Rio Olympics Left Looking for 3,000 Rooms After Project Delays

Organizers of the 2016 Rio de Janeiro Olympics have been told that a building meant to house 3,000 journalists won’t be ready in time for the games.

The project, part of a number of public-private initiatives for the first South American Olympics, also included a media center for non-accredited journalists in the historic port area, which is undergoing extensive renewal.

“We were informed by City Hall that the building won’t be ready,” Rio 2016’s Communications Director Mario Andrada said by phone. “So we’re exploring different possibilities. In the medium term it doesn’t create a special impact on the games. We’ll find a solution.”

The reversal is the latest to blight games organizers, and comes days before a high-level inspection team from the International Olympic Committee travels to the city. It warned preparations needed to be accelerated the previous time it visited in September last year. Among the biggest concerns is the polluted Guanabara Bay, where the sailing events are to take place, and a northern extreme sport and canoing hub in the Deodoro district where work is behind schedule.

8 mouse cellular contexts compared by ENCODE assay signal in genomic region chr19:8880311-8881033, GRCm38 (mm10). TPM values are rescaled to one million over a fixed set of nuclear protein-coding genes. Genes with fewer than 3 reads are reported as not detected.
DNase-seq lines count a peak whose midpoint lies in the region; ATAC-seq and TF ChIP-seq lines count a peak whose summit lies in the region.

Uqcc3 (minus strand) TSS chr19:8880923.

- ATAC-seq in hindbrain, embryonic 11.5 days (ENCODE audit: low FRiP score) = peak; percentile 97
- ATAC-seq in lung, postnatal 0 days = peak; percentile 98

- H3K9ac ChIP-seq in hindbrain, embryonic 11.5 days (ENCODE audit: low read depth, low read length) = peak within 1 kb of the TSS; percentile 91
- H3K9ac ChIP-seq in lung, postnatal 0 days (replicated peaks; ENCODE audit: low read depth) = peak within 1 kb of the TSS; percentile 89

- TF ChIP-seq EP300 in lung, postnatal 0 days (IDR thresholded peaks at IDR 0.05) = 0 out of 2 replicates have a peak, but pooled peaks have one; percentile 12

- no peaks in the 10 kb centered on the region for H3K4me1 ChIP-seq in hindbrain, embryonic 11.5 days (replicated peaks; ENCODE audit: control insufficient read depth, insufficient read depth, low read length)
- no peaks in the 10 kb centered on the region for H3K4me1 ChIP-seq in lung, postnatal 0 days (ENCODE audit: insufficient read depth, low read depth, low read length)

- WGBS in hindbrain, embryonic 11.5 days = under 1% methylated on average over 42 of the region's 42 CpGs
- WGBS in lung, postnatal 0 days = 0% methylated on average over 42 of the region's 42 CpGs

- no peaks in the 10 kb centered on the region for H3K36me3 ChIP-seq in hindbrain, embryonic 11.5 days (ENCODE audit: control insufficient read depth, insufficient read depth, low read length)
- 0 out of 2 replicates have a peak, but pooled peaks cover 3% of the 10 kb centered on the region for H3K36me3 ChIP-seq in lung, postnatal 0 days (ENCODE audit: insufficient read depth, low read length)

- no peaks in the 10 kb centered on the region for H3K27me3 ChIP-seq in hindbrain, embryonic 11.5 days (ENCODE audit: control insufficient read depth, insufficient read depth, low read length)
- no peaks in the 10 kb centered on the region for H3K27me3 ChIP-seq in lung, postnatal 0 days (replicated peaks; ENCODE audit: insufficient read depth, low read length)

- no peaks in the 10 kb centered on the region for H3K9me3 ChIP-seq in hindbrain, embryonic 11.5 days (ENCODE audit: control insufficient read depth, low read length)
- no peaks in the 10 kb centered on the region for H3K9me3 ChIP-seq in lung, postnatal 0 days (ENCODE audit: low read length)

The City Hall press office didn’t immediately answer when called for comment.

Brazilian authorities in January announced 5.6 billion reais ($2.4 billion) will be spent on infrastructure directly related to the games. That figure will increase as more projects are added. In its winning bid in 2009 Rio estimated total infrastructure costs at 23 billion reais.

Brazil is hosting soccer’s World Cup this year. Preparations for that event have also been troubled as the cost of 12 new or refurbished stadiums has ballooned by more than 40 percent to 8 billion reais. Work on some arenas and new urban mobility programs is behind schedule, prompting criticism from the president of soccer’s governing body, FIFA.

“Brazil has just realized what it means to organize a World Cup,” Sepp Blatter, who has worked at FIFA since 1975, said in January. “They started a lot too late. It is the country which is the furthest behind since I’ve been at FIFA and, moreover, it’s the only one that had so much time -- seven years -- to prepare itself.”

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